DISSOLVED ACETYLENE • Acetylene is highly explosive when compressed, for this reason acetylene cylinders are packed with a porous material, which is filled with acetone • Acetone can absorb up to 25 time its own volume of acetylene for each atmosphere of pressure it receives
Eletric Arc Welding 4 Types • Manual metal arc (MMA) welding. • Metal inert gas (MIG) welding. • Tungsten inert gas (TIG) welding. • Submerged arc welding (SAW) All work on the same principal of electric arc.
Shielded Metal Arc Welding Stick Welding • Definition: • Consumable electrode coated with chemicals that provide flux and shielding • The filler metal (here the consumable electrode) is usually very close in composition to the metal being welded.
Manual Metal Arc Wedling Principle of Operation • Electricity is passed through an electrode which jumps between the electrode and the work piece. • This causes an arc which produces great heat melting the consumable electrode and the work piece causing the edges to fuse together. • The weld pool is protected from oxidation by the gasses produced by melting the chemicals on the electrode coating. This wire electrode also acts as a filler
material to fill the gap between the two parts being joined. A slag is formed which protects the weld area from oxidation and minimises cracking of the weld as it allows the joint cool slowly. • MMA welding is made more effective with the use of an adjustable transformer to allow for different thicknesses of steel to be welded. • MMA welding has many operational uses such as repair work on construction steel
FUNTIONS OF TRANSFORMER • A TRANSFOREMR IS USED TO STEP DOWN THE MAINS VOLTAGE TO A SUITABLE LEVEL FOR ARC WELDING
Transformer • A step-down transformer is used to change the mains voltage from 220V to a suitable level (80-100V) for welding. • This will provide the high current needed for welding. • This type of transformer has more turns on the primary coil than the secondary coil and will induce alternating current (AC) at a lower voltage.
FUNCTION BRIDGE RECTIFIER • A bridge rectifier permits current to flow in one direction only • For MMA WELDING it converts AC to DC. • This is used to supply Direct Current when Arc Welding • The Voltage is rectified by using the rectifier which consists of 4 Diodes- (A Diode allows current to flow in one direction only)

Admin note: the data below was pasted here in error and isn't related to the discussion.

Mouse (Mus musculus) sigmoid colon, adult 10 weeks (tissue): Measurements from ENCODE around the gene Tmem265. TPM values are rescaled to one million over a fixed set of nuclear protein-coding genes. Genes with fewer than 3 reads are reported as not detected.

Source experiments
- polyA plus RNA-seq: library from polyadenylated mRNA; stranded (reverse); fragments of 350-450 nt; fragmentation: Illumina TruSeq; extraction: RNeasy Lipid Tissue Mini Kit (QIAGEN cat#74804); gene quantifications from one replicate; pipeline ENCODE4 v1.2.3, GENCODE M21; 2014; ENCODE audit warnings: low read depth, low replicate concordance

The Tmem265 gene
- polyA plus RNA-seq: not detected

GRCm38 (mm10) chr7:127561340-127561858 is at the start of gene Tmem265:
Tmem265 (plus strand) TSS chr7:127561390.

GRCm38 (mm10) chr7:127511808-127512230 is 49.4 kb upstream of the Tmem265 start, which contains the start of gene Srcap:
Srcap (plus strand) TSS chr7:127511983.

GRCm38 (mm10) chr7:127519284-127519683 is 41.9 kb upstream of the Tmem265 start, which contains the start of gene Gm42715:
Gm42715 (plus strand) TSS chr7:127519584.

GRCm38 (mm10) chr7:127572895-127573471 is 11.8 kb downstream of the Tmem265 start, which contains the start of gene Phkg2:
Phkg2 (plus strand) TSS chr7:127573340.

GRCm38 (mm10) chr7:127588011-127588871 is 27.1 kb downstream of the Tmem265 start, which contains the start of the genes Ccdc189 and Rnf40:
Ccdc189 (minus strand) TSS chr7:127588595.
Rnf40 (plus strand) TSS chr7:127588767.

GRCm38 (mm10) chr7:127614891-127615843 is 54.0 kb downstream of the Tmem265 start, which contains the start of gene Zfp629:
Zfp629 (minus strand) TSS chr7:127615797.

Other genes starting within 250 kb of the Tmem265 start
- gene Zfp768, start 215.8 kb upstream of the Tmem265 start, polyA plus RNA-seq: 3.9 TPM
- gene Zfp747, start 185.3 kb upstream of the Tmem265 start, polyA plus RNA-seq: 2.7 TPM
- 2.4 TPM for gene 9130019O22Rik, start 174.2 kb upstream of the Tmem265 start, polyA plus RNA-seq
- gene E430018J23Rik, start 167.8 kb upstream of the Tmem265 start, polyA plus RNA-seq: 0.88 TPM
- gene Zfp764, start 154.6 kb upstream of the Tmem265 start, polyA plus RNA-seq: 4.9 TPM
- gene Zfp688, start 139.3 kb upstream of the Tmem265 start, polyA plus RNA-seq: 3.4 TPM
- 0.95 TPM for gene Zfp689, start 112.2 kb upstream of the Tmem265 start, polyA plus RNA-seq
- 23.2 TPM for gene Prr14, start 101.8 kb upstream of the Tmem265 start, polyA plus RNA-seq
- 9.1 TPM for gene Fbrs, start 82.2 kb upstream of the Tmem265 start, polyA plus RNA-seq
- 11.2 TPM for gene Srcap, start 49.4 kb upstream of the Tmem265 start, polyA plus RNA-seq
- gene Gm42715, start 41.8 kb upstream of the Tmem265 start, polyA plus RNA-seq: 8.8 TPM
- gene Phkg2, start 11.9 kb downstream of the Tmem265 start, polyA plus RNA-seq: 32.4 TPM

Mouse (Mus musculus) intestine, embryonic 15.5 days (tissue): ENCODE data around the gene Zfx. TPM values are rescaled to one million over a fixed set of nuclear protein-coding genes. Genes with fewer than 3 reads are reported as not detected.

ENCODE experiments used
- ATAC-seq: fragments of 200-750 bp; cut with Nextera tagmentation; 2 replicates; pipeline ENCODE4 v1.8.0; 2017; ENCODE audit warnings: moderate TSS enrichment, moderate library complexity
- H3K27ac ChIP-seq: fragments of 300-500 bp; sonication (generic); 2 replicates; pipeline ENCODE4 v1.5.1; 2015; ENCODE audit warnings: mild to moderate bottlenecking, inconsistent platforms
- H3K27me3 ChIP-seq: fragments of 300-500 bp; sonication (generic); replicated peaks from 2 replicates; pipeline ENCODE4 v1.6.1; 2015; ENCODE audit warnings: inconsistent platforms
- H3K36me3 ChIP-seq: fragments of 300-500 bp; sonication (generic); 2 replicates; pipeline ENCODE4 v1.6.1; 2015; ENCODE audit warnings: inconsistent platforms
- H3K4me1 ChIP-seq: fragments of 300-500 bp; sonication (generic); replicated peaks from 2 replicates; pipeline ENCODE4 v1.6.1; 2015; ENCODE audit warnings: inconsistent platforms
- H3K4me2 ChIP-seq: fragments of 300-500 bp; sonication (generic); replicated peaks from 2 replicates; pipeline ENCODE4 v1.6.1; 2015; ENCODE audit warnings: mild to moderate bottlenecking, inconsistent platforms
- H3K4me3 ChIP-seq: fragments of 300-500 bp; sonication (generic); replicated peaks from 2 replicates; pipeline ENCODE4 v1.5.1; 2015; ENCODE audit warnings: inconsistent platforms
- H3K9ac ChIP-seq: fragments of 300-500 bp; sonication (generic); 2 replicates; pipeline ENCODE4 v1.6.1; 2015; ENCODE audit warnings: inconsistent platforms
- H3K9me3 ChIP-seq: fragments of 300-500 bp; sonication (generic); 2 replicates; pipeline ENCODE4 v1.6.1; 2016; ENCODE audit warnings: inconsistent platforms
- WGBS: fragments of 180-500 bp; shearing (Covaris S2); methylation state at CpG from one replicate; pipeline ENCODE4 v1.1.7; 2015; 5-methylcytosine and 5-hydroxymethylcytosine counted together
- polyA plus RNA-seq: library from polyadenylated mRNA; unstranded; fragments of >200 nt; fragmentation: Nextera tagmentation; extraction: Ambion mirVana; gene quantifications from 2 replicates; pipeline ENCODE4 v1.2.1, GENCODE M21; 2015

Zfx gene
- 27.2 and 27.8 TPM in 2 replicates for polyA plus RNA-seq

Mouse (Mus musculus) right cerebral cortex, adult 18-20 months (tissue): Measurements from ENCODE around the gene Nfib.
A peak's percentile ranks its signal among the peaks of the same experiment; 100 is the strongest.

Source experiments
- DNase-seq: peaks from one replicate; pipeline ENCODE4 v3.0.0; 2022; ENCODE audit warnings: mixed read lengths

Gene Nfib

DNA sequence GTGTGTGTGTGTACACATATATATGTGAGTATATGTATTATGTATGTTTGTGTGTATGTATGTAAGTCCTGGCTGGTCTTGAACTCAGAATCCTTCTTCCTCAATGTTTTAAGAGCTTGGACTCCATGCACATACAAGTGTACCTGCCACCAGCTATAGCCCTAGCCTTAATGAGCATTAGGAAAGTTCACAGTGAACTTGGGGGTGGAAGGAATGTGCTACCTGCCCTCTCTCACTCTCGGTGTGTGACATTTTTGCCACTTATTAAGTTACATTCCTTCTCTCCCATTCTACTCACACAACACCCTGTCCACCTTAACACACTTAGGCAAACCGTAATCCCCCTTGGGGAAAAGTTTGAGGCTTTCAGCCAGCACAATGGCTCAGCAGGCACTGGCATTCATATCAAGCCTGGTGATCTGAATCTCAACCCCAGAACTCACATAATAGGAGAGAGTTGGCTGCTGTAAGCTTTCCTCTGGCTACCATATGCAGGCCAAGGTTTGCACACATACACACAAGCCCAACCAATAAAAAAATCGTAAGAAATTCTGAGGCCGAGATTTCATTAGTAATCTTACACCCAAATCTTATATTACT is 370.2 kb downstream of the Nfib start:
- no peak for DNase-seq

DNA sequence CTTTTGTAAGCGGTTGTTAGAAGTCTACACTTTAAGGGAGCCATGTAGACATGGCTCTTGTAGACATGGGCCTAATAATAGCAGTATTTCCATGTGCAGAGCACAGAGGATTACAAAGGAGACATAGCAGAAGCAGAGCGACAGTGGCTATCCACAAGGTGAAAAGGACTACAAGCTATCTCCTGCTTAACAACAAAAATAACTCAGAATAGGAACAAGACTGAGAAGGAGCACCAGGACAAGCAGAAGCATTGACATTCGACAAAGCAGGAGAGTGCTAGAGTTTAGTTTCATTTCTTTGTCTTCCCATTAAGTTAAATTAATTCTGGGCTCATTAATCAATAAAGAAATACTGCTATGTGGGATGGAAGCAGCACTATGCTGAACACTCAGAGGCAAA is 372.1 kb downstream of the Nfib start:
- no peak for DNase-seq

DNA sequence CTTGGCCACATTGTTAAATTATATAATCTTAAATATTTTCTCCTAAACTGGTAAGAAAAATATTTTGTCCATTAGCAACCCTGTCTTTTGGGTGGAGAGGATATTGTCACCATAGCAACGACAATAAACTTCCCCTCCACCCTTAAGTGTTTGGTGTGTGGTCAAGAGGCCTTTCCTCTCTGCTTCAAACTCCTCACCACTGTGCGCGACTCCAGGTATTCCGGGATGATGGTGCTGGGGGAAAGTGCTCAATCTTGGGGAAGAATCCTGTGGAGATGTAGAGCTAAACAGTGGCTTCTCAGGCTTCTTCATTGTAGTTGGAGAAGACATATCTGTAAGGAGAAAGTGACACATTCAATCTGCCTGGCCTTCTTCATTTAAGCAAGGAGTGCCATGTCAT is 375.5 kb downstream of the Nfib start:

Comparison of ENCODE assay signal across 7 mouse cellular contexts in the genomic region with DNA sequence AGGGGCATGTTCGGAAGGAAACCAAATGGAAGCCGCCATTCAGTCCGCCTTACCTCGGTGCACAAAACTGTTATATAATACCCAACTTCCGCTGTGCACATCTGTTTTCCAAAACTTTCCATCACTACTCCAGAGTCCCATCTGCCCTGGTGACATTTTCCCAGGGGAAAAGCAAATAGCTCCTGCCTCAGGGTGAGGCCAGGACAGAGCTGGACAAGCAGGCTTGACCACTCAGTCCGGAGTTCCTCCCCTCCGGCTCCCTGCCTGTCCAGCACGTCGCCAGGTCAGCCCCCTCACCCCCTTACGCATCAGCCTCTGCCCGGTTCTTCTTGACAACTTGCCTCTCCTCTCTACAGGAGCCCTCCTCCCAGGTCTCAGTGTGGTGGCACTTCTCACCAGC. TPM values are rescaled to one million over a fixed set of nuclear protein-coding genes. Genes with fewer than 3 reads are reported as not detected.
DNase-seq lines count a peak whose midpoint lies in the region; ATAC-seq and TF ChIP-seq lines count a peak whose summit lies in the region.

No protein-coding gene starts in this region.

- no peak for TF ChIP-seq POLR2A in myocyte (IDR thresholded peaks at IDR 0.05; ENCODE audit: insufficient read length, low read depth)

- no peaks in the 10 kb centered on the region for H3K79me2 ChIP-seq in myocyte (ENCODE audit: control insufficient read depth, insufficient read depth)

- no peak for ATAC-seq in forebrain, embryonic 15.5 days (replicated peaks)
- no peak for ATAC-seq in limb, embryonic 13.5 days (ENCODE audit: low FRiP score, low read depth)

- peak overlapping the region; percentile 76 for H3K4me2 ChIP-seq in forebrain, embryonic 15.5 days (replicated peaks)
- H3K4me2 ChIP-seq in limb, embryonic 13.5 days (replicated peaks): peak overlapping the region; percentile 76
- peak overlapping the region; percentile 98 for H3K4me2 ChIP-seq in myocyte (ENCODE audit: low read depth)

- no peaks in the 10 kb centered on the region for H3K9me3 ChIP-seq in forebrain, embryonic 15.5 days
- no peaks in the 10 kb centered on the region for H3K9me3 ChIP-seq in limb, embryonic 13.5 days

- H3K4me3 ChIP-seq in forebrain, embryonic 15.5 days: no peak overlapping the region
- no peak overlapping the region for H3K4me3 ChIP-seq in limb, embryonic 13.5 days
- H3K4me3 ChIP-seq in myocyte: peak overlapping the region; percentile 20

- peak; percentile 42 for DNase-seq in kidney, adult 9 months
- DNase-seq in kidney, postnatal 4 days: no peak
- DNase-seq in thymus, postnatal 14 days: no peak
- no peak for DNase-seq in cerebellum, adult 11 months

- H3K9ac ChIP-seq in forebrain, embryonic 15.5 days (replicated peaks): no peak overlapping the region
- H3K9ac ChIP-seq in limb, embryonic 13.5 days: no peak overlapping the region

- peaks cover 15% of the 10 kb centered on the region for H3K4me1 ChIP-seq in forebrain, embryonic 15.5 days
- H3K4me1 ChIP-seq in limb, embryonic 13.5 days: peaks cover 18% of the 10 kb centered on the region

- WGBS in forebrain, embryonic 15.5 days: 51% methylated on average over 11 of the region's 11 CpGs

Rectifier • The rectifier changes alternating current (AC) to direct current (DC). It • consists of four diodes which allows two of the diodes to conduct on each • half-cycle of the AC supply
Single Phase Bridge Converter • During one half –cycle of the AC supply, diodes D1 and D3 are conducting. • During the next half cycle, diodes D2 and D4 are conducting. • The Diodes are arranged to allow current to flow across the arc in the same direction regardless of the polarity of the AC supply
Capacitor • The capacitor is employed to provide a smooth supply of low voltage DC.
Tungsten Inert Gas Welding (TIG) • Definition: • TIG welding is an arc that is formed between a non-consumable tungsten electrode and the metal being welded. • Gas is fed through the torch to shield the electrode and molten weld pool. • Benefits: • Welds with or without filler metal • Precise control of welding variables (heat) • Low distortion • Shielding Gases: • Argon
Tungsten Inert Gas Welding (TIG) Cont. • Applications • Most commonly used for aluminum and stainless steel • For steel • Slower and more costly than consumable welding • Except for thin sections or where very high quality is needed
Why use Tungsten Inert Gas When Welding Aluminium? • Aluminium oxidises very quickly when heated. This tenacious oxide layer is overcome with the use of an inert gas, such as argon, and the cathodic action of the arc on the work-piece. Aluminium can be welded successfully in this way by TIG welding.